US lawmakers pass $1tn infrastructure bill after months of setbacks due to infighting between Democrats

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US lawmakers have approved a trillion-dollar infrastructure bill after months of setbacks due to infighting between Democrats.

The funding package, which passed with 228 votes to 206 in the House of Representatives, will increase government spending on roads, bridges and airports, as well as public transport, broadband and water.

Six of the Democrats' most progressive members - including Alexandria Ocasio-Cortez of New York and Cori Bush of Missouri - voted against the legislation, while 13 Republicans voted in favour of it.

The public works measure will now head to President Joe Biden's desk to be signed into law.

He hailed the bill as "a monumental step forward" that would tackle the climate crisis, create jobs and "ease inflation pressures and lower costs for working families".

"Generations from now, people will look back and know this is when America won the economic competition for the 21st Century," Mr Biden said in a written statement.

The package is the largest national investment in the country's infrastructure for decades.

But a second, even larger social safety net and climate change bill was put on hold until later this month after moderates demanded a nonpartisan analysis of its costs.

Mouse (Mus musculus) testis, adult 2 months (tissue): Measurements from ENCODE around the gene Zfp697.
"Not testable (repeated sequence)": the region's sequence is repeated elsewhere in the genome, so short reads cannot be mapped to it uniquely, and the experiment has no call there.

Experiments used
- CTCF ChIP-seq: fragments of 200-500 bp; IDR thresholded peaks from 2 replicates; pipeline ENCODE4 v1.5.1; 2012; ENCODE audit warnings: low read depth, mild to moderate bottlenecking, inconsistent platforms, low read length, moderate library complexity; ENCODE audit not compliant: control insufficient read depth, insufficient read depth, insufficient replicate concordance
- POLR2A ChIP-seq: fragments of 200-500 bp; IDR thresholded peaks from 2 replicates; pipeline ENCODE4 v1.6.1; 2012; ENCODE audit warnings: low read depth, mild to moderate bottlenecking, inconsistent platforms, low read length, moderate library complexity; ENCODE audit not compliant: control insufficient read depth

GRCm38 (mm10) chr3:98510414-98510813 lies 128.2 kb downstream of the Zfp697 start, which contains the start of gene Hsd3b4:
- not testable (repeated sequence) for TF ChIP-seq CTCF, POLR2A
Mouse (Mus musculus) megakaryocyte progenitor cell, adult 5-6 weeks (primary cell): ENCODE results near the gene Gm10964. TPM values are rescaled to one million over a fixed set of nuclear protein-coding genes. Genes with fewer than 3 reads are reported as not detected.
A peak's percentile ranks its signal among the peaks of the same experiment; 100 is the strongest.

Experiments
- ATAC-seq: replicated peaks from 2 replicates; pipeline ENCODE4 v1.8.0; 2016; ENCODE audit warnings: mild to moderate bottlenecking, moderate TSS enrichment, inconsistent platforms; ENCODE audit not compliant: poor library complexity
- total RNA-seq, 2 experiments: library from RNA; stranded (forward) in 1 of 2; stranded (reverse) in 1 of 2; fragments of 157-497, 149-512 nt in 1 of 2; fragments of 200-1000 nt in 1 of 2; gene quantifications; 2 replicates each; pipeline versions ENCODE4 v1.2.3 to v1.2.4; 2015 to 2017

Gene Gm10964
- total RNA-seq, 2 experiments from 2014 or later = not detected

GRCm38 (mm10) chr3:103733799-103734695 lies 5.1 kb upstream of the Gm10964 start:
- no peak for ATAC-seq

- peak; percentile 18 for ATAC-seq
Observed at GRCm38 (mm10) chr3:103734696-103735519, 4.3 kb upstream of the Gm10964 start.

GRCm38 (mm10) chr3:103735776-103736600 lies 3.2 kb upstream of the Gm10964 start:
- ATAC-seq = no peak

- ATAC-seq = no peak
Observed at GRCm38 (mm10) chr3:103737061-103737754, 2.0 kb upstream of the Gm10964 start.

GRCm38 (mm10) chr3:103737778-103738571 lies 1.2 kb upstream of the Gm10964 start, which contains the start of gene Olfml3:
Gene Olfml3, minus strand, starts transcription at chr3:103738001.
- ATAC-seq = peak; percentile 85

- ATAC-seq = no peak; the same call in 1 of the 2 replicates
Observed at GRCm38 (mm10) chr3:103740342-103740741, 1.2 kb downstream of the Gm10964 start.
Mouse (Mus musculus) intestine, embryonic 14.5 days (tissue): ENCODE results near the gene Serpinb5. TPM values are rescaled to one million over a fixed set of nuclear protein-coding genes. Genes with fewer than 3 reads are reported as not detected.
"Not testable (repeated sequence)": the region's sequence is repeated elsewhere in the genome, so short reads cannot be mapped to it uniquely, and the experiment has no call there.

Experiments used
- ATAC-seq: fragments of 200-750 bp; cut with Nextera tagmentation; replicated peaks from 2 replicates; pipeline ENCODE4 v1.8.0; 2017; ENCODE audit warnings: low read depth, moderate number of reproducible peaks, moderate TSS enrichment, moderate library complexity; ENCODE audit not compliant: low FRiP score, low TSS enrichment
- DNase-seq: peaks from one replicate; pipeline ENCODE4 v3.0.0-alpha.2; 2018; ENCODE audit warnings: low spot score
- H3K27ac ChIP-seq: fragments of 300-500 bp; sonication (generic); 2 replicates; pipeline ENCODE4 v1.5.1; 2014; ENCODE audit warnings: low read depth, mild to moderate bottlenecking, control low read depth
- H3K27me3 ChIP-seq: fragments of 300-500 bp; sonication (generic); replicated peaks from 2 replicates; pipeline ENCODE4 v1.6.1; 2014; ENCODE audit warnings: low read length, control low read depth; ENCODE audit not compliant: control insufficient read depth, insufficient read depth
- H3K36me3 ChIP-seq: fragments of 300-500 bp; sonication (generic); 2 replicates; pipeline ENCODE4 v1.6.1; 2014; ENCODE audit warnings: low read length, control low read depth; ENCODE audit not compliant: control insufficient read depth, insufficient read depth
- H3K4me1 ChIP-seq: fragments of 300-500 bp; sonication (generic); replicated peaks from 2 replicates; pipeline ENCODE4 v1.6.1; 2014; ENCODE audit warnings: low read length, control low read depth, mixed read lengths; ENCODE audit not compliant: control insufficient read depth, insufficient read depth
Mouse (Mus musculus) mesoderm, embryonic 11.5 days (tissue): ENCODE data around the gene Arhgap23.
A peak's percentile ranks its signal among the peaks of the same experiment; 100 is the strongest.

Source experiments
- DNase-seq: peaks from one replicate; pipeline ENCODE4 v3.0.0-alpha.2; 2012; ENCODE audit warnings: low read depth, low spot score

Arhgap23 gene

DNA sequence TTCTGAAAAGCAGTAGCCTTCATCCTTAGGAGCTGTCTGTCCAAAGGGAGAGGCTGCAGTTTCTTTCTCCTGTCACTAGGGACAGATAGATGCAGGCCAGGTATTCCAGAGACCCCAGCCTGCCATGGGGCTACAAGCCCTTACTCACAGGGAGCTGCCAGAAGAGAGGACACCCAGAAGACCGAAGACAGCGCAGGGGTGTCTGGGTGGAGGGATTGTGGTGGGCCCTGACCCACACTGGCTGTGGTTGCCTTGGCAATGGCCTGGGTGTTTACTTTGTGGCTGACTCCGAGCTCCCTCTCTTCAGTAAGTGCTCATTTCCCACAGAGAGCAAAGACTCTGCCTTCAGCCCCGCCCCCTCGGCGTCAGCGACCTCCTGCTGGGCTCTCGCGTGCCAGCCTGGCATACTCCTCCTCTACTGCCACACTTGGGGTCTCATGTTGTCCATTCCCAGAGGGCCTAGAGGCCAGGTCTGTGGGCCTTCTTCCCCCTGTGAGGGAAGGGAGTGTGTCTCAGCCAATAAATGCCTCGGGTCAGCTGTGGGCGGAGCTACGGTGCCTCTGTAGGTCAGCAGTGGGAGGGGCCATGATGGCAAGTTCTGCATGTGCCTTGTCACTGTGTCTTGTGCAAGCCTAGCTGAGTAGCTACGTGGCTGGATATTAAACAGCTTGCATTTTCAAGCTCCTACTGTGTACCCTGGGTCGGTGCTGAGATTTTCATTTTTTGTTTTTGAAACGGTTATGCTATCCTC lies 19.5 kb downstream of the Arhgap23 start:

Democrats had hoped to secure a double-barreled victory by passing the 10-year, $1.85tn (£1.37tn) "Build Back Better" bill on the same day.

Five moderates agreed to support the bill later if estimates from the Congressional Budget Office are consistent with preliminary numbers that White House and congressional tax analysts have provided.

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Due to their small majority in the House, Democrats cannot afford to lose more than a handful of votes.

Progressives like Ms Ocasio-Cortez wanted the infrastructure plan to be connected to the social spending package, fearing that passing infrastructure first would weaken their leverage in shaping the Build Back Better bill.

If passed, the Build Back Better bill would represent the largest expansion of social programmes in the US since the 1960s.

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